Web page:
Antonio Salieri was born in Verona in 1750 and died in Vienna in 1825. He was a major composer during the late baroque and early romantic era. He was a protégé of Gluck and worked essentially at the Habsburg court in Austria. He rapidly became an iconic figure, and young composers flocked from all over Europe to study under him or seek his advice. Salieri was educated in the Italian bel canto tradition but was very receptive to contemporary influences. After concentrating on opera seria and opera buffa his style became denser, more dramatic and orchestral. Gluck procured for him the chance to compose three French operas for the Académie Royale de Musique in Paris, namely Les Danaïdes (1784), Les Horaces (1786) and Tarare (1787). The first was rightly considered a masterpiece before the advent of Romanticism, and so impressed Berlioz in the 1820’s that it prompted him to become a composer himself. Tarare was also extremely successfully for decades but failed to go down in history. Both works were performed to modern audiences between 1960 and 1990, but this was before the enthusiasm of the ‘Baroque revolution’. Les Horaces, was a total flop in 1786 and seemed henceforth doomed to silence.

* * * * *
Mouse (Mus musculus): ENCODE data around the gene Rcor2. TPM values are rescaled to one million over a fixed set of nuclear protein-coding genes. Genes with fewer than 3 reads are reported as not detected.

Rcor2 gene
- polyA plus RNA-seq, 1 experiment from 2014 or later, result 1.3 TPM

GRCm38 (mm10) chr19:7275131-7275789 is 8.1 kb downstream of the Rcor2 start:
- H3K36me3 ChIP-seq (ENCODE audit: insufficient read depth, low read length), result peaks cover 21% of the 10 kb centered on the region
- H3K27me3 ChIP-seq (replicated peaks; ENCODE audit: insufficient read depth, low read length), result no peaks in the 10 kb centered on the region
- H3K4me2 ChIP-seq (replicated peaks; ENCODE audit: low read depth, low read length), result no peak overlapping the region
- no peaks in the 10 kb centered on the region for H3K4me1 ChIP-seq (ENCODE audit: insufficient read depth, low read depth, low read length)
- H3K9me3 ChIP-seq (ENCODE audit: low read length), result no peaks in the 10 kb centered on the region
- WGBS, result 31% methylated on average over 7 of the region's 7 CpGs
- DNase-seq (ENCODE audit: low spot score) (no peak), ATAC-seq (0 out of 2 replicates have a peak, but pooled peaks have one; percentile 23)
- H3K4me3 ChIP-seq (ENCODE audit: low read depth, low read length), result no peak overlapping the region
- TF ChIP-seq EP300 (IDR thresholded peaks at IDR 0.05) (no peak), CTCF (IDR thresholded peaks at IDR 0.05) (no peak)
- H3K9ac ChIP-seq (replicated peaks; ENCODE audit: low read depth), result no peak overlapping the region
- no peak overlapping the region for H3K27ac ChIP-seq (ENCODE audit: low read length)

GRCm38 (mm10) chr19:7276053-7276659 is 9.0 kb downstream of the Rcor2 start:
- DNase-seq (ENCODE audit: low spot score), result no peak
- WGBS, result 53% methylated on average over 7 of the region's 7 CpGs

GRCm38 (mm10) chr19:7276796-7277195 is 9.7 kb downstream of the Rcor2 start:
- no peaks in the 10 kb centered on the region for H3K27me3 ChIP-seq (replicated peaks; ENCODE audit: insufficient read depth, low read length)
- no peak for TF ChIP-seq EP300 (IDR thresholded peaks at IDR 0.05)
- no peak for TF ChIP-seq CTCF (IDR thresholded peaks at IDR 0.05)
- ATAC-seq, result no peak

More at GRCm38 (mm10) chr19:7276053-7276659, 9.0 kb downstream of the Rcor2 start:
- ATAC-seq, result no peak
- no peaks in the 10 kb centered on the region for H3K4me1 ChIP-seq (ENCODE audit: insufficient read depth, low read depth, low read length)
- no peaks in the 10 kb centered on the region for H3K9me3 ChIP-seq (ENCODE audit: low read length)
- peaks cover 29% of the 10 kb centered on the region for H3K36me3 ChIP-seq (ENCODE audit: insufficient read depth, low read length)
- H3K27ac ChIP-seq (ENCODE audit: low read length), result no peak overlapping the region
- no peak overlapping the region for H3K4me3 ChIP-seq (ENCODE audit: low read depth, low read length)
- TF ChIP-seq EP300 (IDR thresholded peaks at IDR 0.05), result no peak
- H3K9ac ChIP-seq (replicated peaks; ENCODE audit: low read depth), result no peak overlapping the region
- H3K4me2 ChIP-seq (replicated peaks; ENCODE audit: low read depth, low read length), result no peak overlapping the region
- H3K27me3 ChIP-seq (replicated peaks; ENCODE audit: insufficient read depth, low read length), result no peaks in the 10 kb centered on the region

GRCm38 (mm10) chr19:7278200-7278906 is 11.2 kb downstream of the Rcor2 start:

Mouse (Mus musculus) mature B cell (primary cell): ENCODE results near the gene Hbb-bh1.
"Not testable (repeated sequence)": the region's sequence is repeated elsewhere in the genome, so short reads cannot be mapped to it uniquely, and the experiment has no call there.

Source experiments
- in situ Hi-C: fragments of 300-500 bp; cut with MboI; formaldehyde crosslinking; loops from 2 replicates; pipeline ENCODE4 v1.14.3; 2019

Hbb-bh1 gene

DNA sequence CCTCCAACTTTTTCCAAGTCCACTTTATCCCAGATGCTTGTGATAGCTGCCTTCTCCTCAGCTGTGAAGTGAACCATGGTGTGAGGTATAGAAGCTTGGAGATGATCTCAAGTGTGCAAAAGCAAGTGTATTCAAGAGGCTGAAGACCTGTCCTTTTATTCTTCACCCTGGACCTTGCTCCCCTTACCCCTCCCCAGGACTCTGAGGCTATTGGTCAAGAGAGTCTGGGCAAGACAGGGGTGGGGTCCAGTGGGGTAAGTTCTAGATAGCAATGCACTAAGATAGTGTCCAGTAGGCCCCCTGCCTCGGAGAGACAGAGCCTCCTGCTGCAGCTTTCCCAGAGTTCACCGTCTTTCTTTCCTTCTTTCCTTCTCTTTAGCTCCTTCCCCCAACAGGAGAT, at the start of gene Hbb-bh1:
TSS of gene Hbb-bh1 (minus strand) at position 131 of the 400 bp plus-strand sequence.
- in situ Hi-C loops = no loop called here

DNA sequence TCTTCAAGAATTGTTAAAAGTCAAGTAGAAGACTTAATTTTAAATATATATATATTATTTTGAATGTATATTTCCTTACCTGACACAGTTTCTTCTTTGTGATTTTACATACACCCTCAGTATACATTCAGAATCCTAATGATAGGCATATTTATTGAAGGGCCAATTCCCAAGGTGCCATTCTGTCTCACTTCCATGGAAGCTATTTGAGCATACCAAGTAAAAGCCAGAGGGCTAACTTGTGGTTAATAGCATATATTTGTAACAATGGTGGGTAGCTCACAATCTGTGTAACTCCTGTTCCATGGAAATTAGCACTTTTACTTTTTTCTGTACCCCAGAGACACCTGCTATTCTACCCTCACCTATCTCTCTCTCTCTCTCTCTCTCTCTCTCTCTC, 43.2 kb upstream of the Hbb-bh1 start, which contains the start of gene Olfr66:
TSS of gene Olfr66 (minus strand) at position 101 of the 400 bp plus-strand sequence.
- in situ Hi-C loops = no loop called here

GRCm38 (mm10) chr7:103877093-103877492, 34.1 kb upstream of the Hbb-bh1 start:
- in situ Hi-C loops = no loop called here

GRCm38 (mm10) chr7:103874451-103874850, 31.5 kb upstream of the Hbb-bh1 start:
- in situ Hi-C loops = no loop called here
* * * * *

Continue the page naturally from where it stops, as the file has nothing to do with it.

The Centre de musique baroque de Versailles, anxious to resurrect Salieri’s ‘French trilogy’, joined forces with Christophe Rousset and his ensemble Les Talens Lyriques to record the world premiere of Les Horaces and new performances of Les Danaïdes and Tarare. The research, preparation, editing and production work lasted six years (2013-2019), with valuable input from CMBV partners Palazzetto Bru-Zane, the Aparté record label and the Theater an der Wien. With the participation of the CMBV adult choir Les Chantres and a prestigious cast including Judith Van Wanroij, Karine Deshayes, Tassis Christoyannis, Jean-Sébastien Bou and Cyrille Dubois, specialists and connoisseurs can now enjoy landmark performances of Salieri’s French operas.